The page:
THE FUTURE IS RUSHING UPON US

We're in for a wild ride. Exponentially accelerating technological, cultural, and socioeconomic evolution means that every year will see more developments than the previous one. More change will happen between now and 2050 than during all of humanity's past. Let's explore the 21st century and ride this historic wave of planetary transition with a confident open mind.

Tuesday, November 24, 2009

Myers-Briggs Personality Pluralism



Greater harmony, productivity, and general happiness to be had from better study of differences between neural breeds of Homo Sapiens (hardwired brain differences resulting in diverse personalities and modes of function).



The year is 2009 and it has been over a century since popular consciousness has widely accepted the fact that humans are just another type of animal. Curiously, even as humans are increasingly accepting of political and cultural pluralism, there is still insufficient focus on how pluralism in general arises from differences in breeds of humans. Populous mammals like dogs and cats have a number of breeds that cluster by physiological external differences like size and internal neural differences like aggressiveness, friendliness, and task specialization. Humans of course are no different (even if their neural computers are able to run remarkably advanced virtual simulation and symbol manipulation programs).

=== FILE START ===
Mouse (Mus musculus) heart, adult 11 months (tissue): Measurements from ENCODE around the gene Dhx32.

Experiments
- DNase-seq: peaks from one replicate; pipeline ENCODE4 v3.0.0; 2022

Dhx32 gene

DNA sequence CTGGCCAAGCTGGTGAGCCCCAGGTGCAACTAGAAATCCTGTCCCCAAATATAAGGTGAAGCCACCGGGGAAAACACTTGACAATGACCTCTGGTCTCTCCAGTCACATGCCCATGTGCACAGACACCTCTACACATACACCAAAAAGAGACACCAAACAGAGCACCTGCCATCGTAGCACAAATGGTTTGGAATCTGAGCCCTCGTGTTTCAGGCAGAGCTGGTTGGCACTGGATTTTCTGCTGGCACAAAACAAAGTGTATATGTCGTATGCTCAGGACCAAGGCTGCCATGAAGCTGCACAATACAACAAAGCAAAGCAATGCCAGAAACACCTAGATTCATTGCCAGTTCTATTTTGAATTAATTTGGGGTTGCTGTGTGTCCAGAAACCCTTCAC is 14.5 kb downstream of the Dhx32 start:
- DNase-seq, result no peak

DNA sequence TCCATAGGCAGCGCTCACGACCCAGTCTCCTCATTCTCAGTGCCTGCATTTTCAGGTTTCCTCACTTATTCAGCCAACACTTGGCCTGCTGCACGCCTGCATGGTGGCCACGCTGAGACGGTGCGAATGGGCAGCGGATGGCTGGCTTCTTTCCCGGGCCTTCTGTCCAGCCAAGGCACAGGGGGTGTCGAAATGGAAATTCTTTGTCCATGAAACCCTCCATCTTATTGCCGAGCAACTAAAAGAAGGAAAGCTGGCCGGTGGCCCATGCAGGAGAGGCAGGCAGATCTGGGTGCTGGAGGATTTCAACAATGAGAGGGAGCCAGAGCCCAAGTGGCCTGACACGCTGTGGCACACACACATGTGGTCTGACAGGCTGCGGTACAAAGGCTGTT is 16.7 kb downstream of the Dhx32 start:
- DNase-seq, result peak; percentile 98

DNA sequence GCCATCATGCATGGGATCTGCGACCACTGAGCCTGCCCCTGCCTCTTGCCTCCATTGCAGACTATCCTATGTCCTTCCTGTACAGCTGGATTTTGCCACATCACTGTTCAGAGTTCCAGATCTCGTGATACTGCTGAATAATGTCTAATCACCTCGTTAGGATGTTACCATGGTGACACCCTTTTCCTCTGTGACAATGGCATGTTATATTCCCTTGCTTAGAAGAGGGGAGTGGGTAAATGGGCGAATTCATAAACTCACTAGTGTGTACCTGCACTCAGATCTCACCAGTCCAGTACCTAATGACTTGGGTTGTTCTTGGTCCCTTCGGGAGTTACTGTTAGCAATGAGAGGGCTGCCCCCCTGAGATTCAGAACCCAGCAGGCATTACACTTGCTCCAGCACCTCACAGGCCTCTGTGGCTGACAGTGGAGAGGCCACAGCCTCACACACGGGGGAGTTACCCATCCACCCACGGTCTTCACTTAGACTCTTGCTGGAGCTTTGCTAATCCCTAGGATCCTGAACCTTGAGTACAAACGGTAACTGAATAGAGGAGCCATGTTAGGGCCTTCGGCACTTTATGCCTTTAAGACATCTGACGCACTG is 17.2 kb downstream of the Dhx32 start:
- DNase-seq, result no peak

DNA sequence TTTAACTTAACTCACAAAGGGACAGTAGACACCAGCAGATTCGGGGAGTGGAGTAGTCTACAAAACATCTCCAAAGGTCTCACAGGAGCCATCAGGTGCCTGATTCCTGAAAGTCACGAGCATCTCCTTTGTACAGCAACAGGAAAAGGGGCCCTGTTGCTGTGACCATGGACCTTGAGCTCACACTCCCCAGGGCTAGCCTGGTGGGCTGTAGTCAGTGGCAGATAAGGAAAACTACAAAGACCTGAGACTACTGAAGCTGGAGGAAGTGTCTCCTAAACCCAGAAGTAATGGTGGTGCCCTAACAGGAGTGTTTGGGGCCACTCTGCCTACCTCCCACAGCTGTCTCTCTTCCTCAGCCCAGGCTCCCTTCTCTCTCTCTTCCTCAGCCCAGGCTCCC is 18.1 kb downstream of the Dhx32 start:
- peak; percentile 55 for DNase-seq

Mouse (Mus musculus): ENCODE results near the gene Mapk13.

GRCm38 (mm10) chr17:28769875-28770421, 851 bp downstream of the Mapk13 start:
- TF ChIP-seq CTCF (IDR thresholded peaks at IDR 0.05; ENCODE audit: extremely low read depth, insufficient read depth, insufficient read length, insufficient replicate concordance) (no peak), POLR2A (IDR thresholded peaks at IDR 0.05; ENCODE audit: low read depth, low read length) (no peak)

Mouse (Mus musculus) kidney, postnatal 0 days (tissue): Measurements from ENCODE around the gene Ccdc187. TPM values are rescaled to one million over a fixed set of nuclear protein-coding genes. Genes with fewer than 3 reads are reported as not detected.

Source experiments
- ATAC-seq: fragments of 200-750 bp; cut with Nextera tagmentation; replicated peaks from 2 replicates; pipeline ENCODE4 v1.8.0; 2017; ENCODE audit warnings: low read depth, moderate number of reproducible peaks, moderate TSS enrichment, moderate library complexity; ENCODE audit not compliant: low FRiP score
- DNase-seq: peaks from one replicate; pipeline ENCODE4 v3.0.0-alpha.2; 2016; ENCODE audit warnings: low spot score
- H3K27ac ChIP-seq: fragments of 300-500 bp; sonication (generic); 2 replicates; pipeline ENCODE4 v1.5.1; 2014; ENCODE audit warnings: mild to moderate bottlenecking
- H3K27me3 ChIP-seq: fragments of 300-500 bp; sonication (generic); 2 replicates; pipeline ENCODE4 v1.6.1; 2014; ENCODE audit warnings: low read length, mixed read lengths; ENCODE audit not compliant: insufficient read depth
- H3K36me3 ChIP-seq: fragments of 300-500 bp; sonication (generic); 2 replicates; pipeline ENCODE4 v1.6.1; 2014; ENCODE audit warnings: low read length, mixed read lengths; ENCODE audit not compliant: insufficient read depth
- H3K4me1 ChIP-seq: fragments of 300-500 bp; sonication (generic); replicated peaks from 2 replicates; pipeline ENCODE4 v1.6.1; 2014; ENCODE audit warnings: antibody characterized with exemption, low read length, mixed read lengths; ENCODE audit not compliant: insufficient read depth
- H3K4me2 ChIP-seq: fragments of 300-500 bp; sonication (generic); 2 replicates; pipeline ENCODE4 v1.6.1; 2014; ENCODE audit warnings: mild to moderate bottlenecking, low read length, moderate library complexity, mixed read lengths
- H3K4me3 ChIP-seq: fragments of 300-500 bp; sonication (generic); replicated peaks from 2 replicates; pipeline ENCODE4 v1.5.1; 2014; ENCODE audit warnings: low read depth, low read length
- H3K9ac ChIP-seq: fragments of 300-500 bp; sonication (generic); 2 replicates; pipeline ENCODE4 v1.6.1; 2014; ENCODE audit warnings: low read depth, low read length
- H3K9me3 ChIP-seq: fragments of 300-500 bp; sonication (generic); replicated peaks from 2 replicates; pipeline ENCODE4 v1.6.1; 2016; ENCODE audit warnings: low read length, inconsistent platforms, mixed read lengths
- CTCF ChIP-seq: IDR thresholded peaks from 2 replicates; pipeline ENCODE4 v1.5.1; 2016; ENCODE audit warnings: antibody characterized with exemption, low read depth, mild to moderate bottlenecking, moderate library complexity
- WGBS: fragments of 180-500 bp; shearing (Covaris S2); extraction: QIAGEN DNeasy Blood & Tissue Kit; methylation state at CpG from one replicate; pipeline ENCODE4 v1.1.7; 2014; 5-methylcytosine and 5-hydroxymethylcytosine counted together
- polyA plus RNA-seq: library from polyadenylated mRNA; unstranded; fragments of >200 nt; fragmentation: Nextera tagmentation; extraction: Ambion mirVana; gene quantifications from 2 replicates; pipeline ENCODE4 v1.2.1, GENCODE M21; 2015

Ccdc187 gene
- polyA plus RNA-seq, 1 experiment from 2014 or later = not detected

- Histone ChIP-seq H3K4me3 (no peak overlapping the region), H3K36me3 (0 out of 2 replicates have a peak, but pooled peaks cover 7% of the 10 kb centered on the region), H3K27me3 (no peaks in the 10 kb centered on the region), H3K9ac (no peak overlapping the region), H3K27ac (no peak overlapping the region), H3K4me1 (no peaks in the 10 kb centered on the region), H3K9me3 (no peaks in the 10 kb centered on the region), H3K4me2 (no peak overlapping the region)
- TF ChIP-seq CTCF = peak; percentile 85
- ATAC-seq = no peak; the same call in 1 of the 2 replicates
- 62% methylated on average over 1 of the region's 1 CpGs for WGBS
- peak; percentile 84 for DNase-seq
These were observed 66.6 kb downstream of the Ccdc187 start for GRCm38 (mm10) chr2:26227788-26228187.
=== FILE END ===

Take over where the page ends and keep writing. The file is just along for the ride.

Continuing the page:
The implications stand to improve the psychological quality of life and raise consciousness for billions of people. Although short sighted knee jerk idiots may think implications will automatically cause a return to forced eugenics (as practiced by countries like Sweden, USA, and Germany in the first half of the 20th century) or measurement of skulls to filter potential criminals, such proclamations point more to the pessimistic nature of those who make them. Scientific inquiry and further development of concepts known to be true have historically brought more net positives (raised the living standard of the human herd by allowing them to live longer and do less labor through technology) than net negatives such as destructive wars (brought on more by non-democratic political arrangements than technology used to wage them). Advancing study of implications from humanity being comprised of numerous unequally distributed breeds is worth the risks. Treatment of different breeds and self esteem of individuals within each breed stand to improve if there is strong emphasis that each breed is logically as important as the other in its social usefulness (although social usefulness should never be the only or even main criteria in social sciences or policy).